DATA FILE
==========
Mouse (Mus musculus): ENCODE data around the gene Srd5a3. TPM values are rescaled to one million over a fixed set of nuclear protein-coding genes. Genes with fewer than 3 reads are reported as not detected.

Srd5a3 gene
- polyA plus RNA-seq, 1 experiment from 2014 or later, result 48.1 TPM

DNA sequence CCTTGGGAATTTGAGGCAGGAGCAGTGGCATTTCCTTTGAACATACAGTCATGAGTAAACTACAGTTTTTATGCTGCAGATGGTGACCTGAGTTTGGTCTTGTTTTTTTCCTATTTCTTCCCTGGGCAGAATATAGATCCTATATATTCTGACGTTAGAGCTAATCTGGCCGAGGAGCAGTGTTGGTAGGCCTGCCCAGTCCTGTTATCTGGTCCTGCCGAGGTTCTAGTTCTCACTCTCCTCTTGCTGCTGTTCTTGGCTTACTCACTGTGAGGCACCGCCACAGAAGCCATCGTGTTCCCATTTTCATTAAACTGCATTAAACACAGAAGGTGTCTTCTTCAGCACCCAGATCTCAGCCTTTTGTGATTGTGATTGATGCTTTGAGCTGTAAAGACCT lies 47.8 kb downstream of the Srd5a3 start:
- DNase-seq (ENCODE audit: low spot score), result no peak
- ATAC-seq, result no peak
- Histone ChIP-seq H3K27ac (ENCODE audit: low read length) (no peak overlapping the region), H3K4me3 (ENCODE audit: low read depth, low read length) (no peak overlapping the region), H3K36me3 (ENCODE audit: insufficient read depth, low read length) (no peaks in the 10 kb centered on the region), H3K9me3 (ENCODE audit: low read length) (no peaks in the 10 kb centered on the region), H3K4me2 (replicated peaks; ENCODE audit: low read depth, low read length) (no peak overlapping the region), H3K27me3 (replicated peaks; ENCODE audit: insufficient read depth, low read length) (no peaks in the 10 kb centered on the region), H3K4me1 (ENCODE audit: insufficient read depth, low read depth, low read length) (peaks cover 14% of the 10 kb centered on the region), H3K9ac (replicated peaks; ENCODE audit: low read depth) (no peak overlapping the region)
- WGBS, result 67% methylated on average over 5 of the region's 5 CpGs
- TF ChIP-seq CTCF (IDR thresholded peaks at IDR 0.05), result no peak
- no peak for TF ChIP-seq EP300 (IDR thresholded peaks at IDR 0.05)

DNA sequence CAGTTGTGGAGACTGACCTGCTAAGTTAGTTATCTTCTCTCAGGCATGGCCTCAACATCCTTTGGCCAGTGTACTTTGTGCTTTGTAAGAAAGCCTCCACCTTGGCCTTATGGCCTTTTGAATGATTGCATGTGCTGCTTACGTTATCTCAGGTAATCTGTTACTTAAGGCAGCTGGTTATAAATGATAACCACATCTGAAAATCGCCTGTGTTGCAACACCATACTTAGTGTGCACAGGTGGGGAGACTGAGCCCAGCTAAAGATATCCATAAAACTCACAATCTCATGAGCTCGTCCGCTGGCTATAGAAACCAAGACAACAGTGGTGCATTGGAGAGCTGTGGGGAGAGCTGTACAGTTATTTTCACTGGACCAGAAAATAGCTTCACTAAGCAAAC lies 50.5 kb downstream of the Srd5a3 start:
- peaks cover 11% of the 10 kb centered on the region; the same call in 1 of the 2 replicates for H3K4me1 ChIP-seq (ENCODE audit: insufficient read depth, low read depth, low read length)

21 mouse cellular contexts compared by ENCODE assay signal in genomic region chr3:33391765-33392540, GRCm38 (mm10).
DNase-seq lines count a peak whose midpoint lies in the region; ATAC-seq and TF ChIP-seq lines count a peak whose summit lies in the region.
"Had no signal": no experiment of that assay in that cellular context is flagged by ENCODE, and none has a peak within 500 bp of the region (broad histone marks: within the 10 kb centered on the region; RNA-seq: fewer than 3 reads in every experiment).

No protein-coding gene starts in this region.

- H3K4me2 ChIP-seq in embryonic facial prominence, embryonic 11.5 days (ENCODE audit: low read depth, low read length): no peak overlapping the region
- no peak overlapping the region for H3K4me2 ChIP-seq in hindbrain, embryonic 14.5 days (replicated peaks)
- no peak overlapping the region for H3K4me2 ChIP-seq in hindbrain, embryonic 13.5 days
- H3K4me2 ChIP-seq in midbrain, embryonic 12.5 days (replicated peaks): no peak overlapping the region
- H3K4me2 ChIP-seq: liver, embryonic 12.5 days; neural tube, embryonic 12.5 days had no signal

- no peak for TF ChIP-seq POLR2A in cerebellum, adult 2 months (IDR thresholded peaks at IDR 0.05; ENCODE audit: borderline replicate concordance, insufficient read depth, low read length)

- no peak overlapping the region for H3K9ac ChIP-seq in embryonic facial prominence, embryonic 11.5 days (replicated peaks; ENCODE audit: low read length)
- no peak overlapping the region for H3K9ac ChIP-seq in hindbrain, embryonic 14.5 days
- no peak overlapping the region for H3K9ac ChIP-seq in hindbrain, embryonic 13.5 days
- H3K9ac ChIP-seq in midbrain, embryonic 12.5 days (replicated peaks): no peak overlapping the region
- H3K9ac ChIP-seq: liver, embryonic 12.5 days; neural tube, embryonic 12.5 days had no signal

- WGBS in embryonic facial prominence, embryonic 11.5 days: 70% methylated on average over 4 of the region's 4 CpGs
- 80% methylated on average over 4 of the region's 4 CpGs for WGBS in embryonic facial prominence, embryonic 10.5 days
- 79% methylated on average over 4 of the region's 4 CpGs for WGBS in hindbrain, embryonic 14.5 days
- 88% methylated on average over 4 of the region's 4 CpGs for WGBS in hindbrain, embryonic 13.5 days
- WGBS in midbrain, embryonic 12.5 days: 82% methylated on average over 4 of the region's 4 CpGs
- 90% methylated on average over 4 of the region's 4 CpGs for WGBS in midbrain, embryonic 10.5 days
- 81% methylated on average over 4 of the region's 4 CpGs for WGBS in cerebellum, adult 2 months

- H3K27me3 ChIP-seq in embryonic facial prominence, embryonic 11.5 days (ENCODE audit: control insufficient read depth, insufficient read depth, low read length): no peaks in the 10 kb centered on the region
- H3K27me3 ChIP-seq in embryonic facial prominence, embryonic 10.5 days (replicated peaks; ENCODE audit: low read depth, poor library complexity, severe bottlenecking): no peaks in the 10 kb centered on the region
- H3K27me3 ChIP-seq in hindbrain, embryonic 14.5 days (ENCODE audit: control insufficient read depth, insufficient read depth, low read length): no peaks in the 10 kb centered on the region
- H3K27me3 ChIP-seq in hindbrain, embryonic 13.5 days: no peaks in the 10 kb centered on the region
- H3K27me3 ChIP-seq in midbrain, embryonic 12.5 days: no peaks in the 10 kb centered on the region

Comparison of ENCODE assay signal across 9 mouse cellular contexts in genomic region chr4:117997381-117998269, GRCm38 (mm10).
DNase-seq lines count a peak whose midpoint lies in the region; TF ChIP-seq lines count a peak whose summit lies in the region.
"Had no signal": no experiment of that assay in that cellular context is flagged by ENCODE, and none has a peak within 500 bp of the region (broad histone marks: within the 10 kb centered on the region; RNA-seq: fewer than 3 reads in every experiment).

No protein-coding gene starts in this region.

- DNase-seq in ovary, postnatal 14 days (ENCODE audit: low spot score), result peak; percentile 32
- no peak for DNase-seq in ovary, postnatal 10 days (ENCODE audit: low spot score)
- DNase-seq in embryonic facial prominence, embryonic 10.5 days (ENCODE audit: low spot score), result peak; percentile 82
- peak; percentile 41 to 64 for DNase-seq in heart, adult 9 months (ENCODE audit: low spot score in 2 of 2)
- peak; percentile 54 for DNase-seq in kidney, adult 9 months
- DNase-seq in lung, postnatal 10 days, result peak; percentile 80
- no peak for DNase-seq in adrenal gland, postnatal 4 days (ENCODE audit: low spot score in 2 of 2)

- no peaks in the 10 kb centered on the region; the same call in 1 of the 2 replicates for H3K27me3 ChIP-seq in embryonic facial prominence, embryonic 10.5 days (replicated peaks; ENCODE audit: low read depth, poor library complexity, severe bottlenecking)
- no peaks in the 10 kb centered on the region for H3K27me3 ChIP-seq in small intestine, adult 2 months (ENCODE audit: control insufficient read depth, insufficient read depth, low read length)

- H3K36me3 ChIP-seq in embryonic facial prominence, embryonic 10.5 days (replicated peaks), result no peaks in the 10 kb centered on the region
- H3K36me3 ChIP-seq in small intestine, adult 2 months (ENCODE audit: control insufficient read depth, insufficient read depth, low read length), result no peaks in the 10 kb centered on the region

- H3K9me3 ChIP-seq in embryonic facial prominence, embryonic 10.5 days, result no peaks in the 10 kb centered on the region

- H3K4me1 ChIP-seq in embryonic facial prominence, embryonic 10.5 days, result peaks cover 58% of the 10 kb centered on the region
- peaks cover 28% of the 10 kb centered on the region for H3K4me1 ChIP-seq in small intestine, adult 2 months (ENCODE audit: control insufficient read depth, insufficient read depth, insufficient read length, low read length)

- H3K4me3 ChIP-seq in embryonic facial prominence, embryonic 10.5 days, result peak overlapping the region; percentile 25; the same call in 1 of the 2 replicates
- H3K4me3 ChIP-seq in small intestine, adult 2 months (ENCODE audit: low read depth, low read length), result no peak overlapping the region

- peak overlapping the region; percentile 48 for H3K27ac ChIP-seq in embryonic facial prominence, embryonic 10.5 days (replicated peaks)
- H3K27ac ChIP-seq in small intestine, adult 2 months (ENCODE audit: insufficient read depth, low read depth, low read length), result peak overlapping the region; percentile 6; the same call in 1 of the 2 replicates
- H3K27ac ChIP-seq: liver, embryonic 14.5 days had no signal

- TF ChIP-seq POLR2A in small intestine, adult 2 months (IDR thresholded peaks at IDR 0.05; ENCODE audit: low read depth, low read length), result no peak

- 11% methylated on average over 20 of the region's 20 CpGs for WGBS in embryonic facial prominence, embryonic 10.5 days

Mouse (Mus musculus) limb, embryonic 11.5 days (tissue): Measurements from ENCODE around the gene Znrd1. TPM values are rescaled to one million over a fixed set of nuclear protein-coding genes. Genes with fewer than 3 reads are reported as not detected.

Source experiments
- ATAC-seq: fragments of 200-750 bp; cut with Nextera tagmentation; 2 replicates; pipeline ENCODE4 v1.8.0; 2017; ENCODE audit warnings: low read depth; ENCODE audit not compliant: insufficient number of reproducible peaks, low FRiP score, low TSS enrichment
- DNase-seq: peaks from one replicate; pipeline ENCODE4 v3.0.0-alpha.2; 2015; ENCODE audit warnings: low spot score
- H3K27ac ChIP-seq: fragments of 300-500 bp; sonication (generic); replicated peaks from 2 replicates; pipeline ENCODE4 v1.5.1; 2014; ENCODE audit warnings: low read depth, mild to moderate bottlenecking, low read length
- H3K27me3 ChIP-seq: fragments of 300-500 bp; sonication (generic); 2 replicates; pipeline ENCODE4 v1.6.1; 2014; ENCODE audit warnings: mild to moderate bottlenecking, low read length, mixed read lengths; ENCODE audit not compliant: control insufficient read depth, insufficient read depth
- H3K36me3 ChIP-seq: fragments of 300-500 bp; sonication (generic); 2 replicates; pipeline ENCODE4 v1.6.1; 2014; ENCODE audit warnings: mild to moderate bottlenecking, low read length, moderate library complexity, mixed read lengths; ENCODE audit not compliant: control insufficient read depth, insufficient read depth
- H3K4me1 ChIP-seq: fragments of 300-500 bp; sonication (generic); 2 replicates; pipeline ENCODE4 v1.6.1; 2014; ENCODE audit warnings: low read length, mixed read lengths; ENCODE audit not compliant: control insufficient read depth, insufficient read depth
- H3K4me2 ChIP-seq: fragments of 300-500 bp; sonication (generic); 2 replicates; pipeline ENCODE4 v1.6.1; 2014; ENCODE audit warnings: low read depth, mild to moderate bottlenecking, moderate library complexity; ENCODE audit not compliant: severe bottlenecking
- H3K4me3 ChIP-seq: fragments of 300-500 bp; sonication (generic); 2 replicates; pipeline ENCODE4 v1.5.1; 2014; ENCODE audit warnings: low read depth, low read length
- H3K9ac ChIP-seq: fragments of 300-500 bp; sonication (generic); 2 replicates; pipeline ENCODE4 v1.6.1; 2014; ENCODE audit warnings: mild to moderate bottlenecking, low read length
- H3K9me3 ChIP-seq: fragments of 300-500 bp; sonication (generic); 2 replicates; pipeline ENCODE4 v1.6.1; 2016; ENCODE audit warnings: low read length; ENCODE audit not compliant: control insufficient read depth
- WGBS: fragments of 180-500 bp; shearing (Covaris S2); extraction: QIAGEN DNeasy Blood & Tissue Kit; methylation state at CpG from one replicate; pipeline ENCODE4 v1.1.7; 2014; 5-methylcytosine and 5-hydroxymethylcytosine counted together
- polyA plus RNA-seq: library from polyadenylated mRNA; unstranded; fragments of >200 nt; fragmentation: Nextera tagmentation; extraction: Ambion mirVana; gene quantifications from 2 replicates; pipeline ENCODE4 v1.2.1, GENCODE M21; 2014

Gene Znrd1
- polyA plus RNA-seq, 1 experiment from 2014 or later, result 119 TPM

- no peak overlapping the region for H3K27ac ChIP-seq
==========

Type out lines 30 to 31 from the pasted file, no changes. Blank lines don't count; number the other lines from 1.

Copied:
- 79% methylated on average over 4 of the region's 4 CpGs for WGBS in hindbrain, embryonic 14.5 days
- 88% methylated on average over 4 of the region's 4 CpGs for WGBS in hindbrain, embryonic 13.5 days